Archives Index, 2017 June 1–15
15 June 2017
Note to readers
We’re in a blogging lite mode this week due to necessity, not choice. This will continue through tomorrow. Our posts will be shorter, and will be uploaded in the evening or later. Thanks for visiting Flathead Memo, and for your forbearance.
14 June 2017 — 2023 mdt
Rep. Steve Scalise lies in critical condition in MedStar Washington Hospital Center this evening following surgery for a gunshot wound suffered while he was practicing baseball in Alexandria, VA. The shooter, James Hodgekinson, 66, of Belleville, IL, was shot and killed by Scalise’s armed guards. A police officer and congressional aide also were shot.
Hodgekinson’s motive is not known. He apparently acted alone. And he apparently expected to die, for he made no attempt to conceal himself or escape. My tentative hypothesis: a suicide by cop and an attempted murder.
Hodgekinson’s politics probably played no significant role in his behavior. He supported Bernie Sanders and loathed Donald Trump, but that puts him in a class of tens of millions. Sander’s loss to Clinton, and Clinton’s loss to Trump, didn’t send Hodgekinson over the edge, but something in his personal life did. In time, investigators probably will identify what deranged him.
Given what’s known thus far, there’s no reason to conclude that this was an attack on Democracy. It’s a tragedy, but it’s best not to read too much into it, or to derive much meaning from it. In the end, it’s just another nut run amok whose life ended in bloodshed; his blood and the blood of others.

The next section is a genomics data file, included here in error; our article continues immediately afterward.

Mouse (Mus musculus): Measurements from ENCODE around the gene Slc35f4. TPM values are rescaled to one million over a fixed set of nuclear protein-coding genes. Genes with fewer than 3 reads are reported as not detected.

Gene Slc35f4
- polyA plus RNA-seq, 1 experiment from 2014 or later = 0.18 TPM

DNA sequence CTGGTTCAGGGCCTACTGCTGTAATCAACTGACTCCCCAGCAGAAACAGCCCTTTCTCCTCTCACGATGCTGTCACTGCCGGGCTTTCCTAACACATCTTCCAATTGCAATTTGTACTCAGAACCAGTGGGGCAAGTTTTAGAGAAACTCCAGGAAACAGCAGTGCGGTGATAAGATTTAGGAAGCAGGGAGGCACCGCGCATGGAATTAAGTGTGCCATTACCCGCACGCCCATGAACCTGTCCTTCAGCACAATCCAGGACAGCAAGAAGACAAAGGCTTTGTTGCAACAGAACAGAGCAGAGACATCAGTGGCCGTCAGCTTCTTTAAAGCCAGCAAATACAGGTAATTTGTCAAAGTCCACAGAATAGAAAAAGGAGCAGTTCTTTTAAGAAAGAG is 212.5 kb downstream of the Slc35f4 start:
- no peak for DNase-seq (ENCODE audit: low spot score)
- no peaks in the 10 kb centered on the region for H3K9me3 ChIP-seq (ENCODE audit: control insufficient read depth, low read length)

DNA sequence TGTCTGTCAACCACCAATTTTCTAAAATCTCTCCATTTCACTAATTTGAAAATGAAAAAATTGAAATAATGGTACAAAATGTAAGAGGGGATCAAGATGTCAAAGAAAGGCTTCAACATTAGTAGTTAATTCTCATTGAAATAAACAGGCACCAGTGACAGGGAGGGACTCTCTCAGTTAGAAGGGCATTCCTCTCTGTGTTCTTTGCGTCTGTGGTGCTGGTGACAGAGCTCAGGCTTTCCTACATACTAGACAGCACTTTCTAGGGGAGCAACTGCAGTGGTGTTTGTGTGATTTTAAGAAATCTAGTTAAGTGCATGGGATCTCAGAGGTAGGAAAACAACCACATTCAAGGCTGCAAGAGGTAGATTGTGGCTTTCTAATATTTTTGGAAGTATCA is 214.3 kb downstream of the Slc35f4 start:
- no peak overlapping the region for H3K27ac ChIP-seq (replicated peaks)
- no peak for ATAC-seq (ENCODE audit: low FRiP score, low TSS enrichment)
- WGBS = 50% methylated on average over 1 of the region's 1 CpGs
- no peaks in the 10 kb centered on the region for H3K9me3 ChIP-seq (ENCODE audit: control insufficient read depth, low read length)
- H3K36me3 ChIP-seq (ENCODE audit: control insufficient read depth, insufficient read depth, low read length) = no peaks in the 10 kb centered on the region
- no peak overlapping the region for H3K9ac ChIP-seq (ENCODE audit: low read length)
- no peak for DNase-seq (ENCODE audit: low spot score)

14 June 2017 — 1231 mdt
Intelligent Discontent transition
Don Pogreba has renamed his excellent blog, Intelligent Discontent, The Montana Post. On Flathead Memo’s blogroll, to which I’ve added The Montana Post, Intelligent Discontent now takes readers to www.themontanapost.com.
12 June 2017 — 1909 mdt
Gianforte avoids jail, but not community service and anger management —
Now he’s trying to avoid being fingerprinted and posing for a mug shot
U.S. Representative-elect Greg Gianforte pleaded guilty to misdemeanor assault today, receiving a sentence of 40 hours of community service and 20 hours of anger management therapy. He accepted that, evidently quietly and stoically.
But according to Whitney Bermes of the Bozeman Daily Chronicle, he’s not quietly and stoically accepting the judge’s order that he should be subjected to the indignity of being fingerprinted and having his mug shot taken. He’s fighting that, knowing full well that Democrats will feature his mug shot in ads opposing his re-election.